Wednesday, April 18, 2012

Why Cletus Spuckler, ain't you heard, it's a all the fault of the guvvmint ...

(Above: new role models for Sydney bikies).

Things are getting hot in Sydney town as the streets revert to the days of corrupt military officers, convicts and the Rum rebellion (Did it ever leave them?)

There's Daniel Piotrowski getting agitated about violence by punching on at The Punch (and any jokes about being punch-drunk will get you a verbal spray or punch in the moosh) with As bullets shatter windows, let's keep the safety on).

As a sometime gun owner, the pond is bemused. It seems these days the bikies of Sydney have learned how to fire their guns by watching Baz Lurhmann movies, a technique that involves leaping through the air, voiding the front and rear sights, and blazing away. As a result, barn doors seem to be in peril. What happened to the consummate skills on display in the Milperra bikie massacre back in 1984?

And speaking of killing fields, how pleasing it is to see the tobacco industry effectively argue that the government is going to get a material benefit from its plain packaging legislation ... by preventing the tobacco industry from killing people, or packing them off to hospital suffering various forms of grotesque ill-health.

It takes a peculiar form of cheek, right up there with Anders Behring Breivik, to peddle this line, but big tobacco has always found ways to make their business as professional killers seem the quintessence of consumer-caring private enterprise. The language used is frequently pure IPA:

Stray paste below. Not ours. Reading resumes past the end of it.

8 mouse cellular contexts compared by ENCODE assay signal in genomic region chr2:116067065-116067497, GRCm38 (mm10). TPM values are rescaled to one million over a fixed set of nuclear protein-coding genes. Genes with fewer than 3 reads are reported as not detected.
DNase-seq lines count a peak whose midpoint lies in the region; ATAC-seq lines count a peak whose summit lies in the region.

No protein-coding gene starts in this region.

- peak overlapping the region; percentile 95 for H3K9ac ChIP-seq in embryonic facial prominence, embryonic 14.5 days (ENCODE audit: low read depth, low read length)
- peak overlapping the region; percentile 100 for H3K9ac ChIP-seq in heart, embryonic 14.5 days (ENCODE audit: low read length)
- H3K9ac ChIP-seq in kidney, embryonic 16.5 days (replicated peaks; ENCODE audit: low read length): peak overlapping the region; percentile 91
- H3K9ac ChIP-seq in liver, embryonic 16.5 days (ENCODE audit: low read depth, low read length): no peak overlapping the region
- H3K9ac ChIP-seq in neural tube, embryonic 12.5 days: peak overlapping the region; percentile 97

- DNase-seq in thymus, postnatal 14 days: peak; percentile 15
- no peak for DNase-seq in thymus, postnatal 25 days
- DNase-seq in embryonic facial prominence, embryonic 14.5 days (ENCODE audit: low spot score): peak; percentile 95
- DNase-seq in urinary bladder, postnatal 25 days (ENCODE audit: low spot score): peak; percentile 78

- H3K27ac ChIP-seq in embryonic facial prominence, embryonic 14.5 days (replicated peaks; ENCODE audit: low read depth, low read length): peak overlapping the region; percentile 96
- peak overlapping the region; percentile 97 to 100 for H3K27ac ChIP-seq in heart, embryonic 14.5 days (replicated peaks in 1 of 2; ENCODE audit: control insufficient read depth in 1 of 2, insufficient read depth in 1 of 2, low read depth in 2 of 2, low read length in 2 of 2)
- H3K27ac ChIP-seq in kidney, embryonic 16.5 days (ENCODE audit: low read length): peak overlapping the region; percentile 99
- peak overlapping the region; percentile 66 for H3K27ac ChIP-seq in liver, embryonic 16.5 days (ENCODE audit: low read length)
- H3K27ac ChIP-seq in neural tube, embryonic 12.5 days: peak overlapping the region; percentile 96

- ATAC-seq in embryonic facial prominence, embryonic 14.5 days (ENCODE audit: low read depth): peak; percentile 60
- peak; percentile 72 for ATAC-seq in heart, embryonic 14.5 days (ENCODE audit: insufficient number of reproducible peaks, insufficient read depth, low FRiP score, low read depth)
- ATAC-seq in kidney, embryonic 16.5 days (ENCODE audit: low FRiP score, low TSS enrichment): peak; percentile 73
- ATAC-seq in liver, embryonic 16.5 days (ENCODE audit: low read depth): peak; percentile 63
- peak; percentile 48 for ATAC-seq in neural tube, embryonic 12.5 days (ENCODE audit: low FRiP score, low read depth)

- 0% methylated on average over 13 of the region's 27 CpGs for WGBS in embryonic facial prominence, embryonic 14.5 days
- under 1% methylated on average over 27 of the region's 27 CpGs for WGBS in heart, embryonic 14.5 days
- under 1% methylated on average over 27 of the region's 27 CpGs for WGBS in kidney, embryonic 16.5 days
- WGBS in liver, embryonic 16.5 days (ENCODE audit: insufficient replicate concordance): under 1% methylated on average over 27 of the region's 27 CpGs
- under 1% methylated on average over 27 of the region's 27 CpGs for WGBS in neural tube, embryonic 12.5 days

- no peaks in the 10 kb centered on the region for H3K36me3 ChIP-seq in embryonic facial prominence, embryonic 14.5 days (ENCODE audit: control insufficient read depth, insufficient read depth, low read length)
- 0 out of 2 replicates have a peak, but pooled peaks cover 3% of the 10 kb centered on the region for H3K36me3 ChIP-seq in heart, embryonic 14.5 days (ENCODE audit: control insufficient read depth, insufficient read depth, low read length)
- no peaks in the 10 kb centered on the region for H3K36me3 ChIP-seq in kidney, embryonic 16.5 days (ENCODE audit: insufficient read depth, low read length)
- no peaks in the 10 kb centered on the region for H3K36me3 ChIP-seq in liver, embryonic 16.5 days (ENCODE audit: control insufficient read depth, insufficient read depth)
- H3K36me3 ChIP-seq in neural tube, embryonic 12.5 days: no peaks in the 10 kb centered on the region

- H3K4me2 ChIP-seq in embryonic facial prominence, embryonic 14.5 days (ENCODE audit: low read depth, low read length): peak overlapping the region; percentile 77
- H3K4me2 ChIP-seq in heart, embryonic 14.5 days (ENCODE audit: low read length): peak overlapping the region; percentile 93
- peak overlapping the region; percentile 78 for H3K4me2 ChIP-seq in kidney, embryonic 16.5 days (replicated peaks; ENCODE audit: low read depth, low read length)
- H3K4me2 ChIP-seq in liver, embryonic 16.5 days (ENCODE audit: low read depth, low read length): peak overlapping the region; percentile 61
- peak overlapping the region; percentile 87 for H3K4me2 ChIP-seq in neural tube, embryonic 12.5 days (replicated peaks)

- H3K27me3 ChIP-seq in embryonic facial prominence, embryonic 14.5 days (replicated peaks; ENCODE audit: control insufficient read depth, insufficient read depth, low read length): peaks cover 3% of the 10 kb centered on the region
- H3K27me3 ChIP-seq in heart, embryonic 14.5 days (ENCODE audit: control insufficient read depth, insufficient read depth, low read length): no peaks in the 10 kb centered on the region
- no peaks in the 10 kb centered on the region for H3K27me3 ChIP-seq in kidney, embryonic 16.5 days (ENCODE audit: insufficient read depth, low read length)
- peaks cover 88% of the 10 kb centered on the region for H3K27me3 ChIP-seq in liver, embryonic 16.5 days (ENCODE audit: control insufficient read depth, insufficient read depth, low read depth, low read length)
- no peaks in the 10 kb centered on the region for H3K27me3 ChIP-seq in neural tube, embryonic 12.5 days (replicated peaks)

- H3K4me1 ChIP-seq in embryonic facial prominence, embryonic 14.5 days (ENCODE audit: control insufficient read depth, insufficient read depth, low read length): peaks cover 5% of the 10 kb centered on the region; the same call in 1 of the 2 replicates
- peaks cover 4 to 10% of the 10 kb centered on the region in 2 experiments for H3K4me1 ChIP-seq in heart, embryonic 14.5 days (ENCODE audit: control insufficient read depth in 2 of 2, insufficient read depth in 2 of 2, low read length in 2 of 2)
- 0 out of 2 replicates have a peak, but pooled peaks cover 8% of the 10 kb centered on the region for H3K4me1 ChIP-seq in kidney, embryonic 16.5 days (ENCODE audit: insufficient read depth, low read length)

The tobacco companies are also calling for compensation, arguing the Commonwealth is acquiring the valuable advertising space on the packaging for no payment.
They say it is irrelevant that the Government wants to use that space for public health warnings.
Alan Archibald QC, representing Philip Morris, argued the changes crossed a line from regulation to control, saying it "conscripts the cardboard package to the Government's purpose." (here)

Conscription! Why it's worse than the Vietnam days when the government sent innocent country lads off to die in paddy fields. And all the tobacco industry wants to do is help young people to quietly kill themselves.

Roll on plain packaging, and soon enough plain packaged marijuana. Would there be any better way to kill off the drug than to have it available in low dose cigarettes inside boxes full of hideous health warnings? Sometimes the turgid monotony of bureaucrats and government regulation can serve a useful purpose.

And speaking of government regulation and the IPA, what better way to throw to Chris Berg brooding about the Titanic in Regulatory failure of Titanic proportions.